11. April 2012 · Comments Off on Watch Out For The Red Fraud Alert Flags · Categories: Reasons To Bless The Internet

When considering any online business venture there are certain flags that fly freely, warning you that your money could be wasted and there are a few other flags that may not be as prominently displayed. Of course, as more people begin to recognize the warning signs of fraudulent business practices, the designers of these sites are become more adept of shielding them from view until it is too late. One of the most prominent of the warning signs is contact information. Names and email addresses are usually dominant in online advertisements, but if you call the number during normal business hours and the phone is answered by a six-year-old there’s a good chance the owner of the business does look at it as a professional operation. How the person answers the phone can be a good clue as to how they operate and whether or not it is a legitimate business.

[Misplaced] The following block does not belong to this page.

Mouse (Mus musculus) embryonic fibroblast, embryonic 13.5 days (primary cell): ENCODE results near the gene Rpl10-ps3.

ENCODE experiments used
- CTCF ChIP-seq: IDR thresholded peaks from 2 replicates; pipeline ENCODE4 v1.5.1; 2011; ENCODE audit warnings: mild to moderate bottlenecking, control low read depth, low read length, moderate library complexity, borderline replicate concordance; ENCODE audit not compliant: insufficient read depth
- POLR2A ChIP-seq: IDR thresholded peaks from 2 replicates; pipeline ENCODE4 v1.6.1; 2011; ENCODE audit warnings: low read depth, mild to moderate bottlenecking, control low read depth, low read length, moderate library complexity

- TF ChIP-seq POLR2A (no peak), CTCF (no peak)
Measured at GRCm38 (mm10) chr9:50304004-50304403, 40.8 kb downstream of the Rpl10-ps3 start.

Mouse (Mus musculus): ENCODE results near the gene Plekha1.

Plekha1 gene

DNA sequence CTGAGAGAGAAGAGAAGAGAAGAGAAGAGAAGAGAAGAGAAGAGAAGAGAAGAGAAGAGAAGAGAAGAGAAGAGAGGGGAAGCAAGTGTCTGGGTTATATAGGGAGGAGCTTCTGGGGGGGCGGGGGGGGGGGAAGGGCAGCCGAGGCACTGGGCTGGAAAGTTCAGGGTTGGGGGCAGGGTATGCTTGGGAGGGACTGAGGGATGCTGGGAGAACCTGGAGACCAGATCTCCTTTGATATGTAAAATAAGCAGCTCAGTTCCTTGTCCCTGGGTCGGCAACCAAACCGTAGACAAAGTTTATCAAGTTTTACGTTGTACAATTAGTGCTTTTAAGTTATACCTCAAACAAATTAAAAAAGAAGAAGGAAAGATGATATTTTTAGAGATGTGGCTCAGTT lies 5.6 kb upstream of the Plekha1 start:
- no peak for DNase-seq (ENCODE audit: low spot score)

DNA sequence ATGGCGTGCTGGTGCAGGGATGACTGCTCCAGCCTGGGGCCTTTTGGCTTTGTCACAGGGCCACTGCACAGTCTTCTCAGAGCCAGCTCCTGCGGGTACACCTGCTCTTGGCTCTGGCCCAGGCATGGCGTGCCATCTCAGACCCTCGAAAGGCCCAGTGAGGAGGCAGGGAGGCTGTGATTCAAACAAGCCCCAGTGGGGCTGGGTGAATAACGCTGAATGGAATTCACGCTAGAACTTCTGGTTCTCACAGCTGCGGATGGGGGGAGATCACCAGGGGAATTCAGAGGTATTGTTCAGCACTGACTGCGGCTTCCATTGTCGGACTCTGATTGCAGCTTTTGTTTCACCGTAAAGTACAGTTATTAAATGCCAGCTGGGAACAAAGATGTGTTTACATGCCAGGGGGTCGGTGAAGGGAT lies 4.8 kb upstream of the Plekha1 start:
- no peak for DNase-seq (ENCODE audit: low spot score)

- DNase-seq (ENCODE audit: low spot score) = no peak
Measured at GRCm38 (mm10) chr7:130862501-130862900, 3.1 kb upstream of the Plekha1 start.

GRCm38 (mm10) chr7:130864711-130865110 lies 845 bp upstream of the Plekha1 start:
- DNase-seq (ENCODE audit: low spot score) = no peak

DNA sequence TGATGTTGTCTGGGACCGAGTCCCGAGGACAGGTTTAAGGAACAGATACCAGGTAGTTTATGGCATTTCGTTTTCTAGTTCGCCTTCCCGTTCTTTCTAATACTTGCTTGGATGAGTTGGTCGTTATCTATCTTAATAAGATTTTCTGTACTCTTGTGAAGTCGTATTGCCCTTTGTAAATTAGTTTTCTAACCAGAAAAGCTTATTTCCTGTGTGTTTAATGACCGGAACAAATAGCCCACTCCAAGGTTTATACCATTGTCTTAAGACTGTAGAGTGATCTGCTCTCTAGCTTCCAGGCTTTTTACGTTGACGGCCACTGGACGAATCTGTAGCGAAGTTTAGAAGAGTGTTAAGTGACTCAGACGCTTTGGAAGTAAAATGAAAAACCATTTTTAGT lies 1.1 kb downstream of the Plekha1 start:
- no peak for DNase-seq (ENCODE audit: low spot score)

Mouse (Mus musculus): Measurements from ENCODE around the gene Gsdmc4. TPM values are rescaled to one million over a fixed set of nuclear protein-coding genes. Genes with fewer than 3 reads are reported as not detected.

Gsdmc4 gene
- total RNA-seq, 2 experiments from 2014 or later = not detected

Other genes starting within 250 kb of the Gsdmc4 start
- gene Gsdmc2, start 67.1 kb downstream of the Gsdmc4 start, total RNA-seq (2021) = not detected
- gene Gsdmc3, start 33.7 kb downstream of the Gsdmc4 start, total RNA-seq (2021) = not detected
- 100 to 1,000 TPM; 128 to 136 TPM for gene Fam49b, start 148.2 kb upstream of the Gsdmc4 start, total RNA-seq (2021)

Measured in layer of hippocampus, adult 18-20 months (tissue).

Now, everyone knows that home-based businesses run the risk of having a child answer the phone, during normal business hours that is typically taboo among true professionals. You may want to have website in front of you when you do call the person listed on the site, and focus your queries on the business, attempting to determine how prolific they are. After all, they will be the one training you to operate the business. If there is no phone number or physical address, it is best just to close the ad and move on to the next one. If there is a physical address, you can verify its authenticity through the postal service’s online service and quickly determine if it is a legitimate business address or something someone made up just to make people think they have an address. You may then through the online phone book, attempt to find the phone number for the address and if it is not listed on purpose, you will want to ask why they do want to be contacted. If there are different program levels to choose from, with the higher costing levels paying high commission rates, you have to wonder why you have to pay a monthly fee in order to work for them. Sure, many companies charge a franchise fee, but what do you get for that fee? Training by the person who let their six-year-old answer the phone? Any support in advertising the site that does not make you sign up and pay for another service? After reading the entire site, if you do not know what it is you will be doing, chances are it is not a legitimate business. Most real businesses will be up front about their product or service and won’t make you buy it in order to become a distributor. You may also want to consider the legalities of requiring someone to stock merchandise in order to earn sales commissions as well as having to pay a recurring membership fee in order to be eligible to earn an income. The higher membership fee may earn more money, but probably will not be returned in the form of more sales.

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